"He seems like an awfully nice young man," says the George Bush look-alike (poor fellow) to the Barbara Bush look-alike as a spindly dude zooms past the White House. Whether or not he's awfully nice, he is awfully funny, which is why Tommy Davidson got his own special on cable.
Of course, any comedian who can put two words together, and several who can't, get their own specials on cable. The Washington-born Davidson, a regular on Fox's engaging but uneven "In Living Color," deserves his.
Indeed, he deserves more than he gets. The special, "Takin' It to D.C.," at 10 tonight on Showtime, is only half an hour long. It was taped in April during Davidson's concert at Lisner Auditorium here. Thirty minutes must represent, at best, a third of the performance. Just when you're in a nice rollicking rhythm, it's over.
And the severity of the editing gives the show a chopped-up, splicey feel that doesn't help it at all, though it also means there are countless reaction shots of the crowd. Those who were at the concert and see themselves on the screen will be pleased.
Even if it's only a small sampling of Davidson's comedy, the special seems certain to expand his audience base and further his fame. He's a bright, buoyant comic who uses his slight frame inventively; bouncing around the stage in pants so baggy they seem inflated, he looks practically weightless.
His humor can be racy but it isn't dirty. His funniest routine -- at least among the few included on the tape -- pokes fun at Michael Jackson and certain of the hand gestures he uses in his videos.
After a breakneck opening sequence taped at various Washington locations (Adams-Morgan, Georgetown, the Mall), Davidson begins his performance with comments about Marion Barry. "We got a helluva mayor in D.C., don't we?" he asks, to appreciative jeers. From there he rambles on to such disparate topics as roaches and kids and his predominantly Latino neighborhood in Los Angeles.
Recalling the TV of his youth, which every comic does eventually, he imitates Scooby-Doo and offers evidence to support his view that Sugar Bear, the cereal mascot, was black. Davidson also impersonates Anita "arm-jive" Baker, Lionel Richie, and Prince as he might behave at a McDonald's in Queens. In case you were wondering.
Davidson has good material, and his ingratiating style elevates the content. Unlike some of today's comics, there's nothing sour or nasty about him. The crowd's laughter cheers him on, and you can share the pleasure he gets from them as well as the pleasure they get from him.
Tommy Davidson's heart is in the right place: his work.
'Dream On' Home Box Office has assembled an all-star cast for its new sitcom "Dream On," but the assembling was done in a film library. Great stars pop up, all right -- in black-and-white clips from the vault at Universal Studios.
Ronald Reagan, Bette Davis, Groucho Marx, Joan Crawford, Jack Benny, Vincent Price, Ed Wynn, Burl Ives, Lee Marvin and many others, living and dead, materialize. It seems the hero grew up watching television, and now his daily life is besieged by visions from long-gone TV dramas that pop up at regular intervals to derail his trains of thought.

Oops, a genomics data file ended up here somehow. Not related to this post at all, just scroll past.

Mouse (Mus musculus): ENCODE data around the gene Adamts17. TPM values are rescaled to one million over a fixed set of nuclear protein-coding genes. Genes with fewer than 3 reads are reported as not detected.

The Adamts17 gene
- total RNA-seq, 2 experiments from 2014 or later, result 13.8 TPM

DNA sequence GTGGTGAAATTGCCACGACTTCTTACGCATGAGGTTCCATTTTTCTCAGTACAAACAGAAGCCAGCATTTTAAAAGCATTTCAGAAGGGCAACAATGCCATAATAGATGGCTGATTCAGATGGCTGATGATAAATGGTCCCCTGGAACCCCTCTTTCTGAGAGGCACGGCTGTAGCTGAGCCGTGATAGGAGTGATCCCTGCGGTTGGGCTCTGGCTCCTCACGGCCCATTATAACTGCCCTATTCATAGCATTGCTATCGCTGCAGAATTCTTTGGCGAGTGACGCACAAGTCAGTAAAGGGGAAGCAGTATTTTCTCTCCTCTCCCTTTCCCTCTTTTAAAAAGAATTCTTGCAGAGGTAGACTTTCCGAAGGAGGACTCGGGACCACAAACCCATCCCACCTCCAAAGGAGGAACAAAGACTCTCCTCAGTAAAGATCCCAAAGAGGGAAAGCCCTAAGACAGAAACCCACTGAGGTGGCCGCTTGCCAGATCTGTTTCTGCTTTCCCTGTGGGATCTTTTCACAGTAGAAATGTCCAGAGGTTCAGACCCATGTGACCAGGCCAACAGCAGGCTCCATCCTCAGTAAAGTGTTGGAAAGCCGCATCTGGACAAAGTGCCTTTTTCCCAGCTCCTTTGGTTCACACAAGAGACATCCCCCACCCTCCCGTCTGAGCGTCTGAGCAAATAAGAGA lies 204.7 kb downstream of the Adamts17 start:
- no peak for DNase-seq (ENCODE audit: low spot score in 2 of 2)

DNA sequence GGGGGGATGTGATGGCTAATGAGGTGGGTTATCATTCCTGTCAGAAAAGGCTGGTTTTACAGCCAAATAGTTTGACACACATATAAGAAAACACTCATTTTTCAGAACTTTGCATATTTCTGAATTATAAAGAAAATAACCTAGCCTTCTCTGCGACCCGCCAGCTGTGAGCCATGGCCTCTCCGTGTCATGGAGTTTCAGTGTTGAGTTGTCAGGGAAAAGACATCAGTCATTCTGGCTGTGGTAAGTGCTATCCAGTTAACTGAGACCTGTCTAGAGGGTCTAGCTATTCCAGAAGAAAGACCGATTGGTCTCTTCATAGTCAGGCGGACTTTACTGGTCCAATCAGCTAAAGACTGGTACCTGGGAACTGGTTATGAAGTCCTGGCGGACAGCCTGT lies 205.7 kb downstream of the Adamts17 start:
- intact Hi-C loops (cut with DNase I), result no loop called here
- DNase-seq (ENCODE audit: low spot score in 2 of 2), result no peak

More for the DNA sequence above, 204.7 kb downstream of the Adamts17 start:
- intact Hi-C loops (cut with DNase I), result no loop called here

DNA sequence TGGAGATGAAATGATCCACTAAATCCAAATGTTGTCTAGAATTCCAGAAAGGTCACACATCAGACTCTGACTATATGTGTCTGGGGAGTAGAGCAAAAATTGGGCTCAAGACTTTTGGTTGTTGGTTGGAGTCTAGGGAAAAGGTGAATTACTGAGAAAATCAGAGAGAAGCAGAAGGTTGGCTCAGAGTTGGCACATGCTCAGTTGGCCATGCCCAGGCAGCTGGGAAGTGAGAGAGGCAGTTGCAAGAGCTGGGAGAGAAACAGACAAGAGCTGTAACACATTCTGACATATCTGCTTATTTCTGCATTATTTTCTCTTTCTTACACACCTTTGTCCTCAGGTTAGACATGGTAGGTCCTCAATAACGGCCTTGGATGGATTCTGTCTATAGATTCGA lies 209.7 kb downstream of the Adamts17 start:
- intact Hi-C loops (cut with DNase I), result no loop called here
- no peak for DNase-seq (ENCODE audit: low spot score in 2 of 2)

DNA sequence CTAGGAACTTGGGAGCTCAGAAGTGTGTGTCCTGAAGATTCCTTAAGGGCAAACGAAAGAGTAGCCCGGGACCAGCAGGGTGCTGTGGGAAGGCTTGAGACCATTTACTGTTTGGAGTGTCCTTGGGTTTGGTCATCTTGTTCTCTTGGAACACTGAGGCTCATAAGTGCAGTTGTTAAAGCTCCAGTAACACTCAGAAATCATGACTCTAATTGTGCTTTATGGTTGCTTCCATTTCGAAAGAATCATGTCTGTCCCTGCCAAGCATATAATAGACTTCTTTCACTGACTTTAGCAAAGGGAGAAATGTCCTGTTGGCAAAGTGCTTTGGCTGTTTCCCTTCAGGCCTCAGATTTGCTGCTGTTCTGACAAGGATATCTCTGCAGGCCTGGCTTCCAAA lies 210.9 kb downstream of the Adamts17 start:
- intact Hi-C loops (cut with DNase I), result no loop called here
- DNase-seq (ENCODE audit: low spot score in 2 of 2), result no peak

That's the premise, anyway. The series, premiering on HBO tomorrow night at 10 (14 half-hour episodes have been filmed) does have a certain elusive entertainment value. The problem is that the little scenes from the old shows seem so much more intriguing than the new show they interrupt.
Early in the premiere, for instance, we see Barbara Hale (later Della Street on "Perry Mason") shrieking in horror as she watches Peter Lorre saunter down a hallway. Reason: He has an eye in the back of his head!!! Literally.
Gosh, let's see more of that! But no, we're soon out of the flashback and back to the story of Martin Tupper, a 36-year-old book editor who bumbles through life halfheartedly romancing his ex-wife and never quite asserting himself in a way that would make you want to give a hoot.
Brian Benben, as Tupper, has the dull anonymity of typical TV white bread. He could be Joel Higgins of "Silver Spoons" or Scott Bakula of "Quantum Leap" or some other modular shlemiel. The character is just about as indistinguishable as the actor is; the interrupting clips seem to have little to do with his persona. He's not Walter Mitty, he's not Billy Liar. He's just this guy.
David Crane and Marta Kauffman, the writers, put in some bright lines and funny touches, and occasionally the juxtapositions with the old film clips are inspired. John Landis, the creepy movie director, directed the premiere and co-produces the series, and did okay.
Some viewers will be cheered to hear that since this is cable, there are peeps of nudity. To be specific: two bare breasts per episode. On the premiere, the breasts are covered with whipped cream.
As for the clips, they're all from anthology dramas produced by Universal in the '50s and '60s, and thus can be used free of charge. Sometimes, indeed, they are maddeningly tantalizing, as when Peggy Lee opens the door and sees A Man With a Melted Face! Or when a woman jumps out a second-story window as a man on the ground yells, "Jane! No!"
The films look to have been beautifully preserved. Maybe somewhere in the distant cable future, say at 2 or 3 o'clock some channel-hopping morning, the excerpted films will air in their entirety. "Dream On" can be thought of as a preview of coming attractions that already came. And went.
It seems likely to come and go pretty quickly itself.